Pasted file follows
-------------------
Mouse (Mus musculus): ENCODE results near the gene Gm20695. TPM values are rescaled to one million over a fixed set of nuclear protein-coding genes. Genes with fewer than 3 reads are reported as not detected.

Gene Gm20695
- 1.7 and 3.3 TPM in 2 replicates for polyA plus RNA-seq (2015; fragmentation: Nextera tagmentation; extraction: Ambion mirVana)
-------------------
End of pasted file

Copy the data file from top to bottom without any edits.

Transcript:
Mouse (Mus musculus): ENCODE results near the gene Gm20695. TPM values are rescaled to one million over a fixed set of nuclear protein-coding genes. Genes with fewer than 3 reads are reported as not detected.

Gene Gm20695
- 1.7 and 3.3 TPM in 2 replicates for polyA plus RNA-seq (2015; fragmentation: Nextera tagmentation; extraction: Ambion mirVana)